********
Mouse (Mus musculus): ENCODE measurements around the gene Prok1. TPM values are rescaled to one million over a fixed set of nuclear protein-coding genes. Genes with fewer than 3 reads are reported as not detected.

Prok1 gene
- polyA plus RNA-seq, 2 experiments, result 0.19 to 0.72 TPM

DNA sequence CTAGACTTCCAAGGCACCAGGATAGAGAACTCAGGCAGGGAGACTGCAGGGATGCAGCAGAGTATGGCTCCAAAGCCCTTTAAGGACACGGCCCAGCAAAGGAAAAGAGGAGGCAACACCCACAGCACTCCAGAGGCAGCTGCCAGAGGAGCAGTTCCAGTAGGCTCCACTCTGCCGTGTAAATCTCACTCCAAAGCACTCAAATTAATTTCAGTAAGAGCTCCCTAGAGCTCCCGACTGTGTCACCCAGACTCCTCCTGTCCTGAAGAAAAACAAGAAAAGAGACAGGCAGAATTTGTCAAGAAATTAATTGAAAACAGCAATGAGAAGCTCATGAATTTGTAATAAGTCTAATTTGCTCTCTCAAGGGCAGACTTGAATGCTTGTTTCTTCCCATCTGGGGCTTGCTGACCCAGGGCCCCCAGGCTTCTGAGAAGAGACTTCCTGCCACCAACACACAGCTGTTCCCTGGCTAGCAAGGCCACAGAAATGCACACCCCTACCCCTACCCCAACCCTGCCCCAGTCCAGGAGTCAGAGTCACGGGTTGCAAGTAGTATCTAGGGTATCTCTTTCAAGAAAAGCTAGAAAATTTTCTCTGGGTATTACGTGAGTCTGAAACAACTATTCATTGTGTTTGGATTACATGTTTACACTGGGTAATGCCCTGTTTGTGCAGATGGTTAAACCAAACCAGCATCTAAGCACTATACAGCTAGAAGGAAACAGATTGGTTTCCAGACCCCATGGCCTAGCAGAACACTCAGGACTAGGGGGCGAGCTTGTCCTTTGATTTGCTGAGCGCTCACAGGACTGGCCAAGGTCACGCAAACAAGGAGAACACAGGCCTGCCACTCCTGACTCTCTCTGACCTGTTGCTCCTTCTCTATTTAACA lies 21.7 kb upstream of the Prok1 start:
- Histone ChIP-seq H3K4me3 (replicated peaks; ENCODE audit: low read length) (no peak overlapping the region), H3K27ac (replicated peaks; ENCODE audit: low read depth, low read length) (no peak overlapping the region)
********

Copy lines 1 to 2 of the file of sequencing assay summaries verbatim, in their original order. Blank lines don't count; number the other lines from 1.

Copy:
Mouse (Mus musculus): ENCODE measurements around the gene Prok1. TPM values are rescaled to one million over a fixed set of nuclear protein-coding genes. Genes with fewer than 3 reads are reported as not detected.

Prok1 gene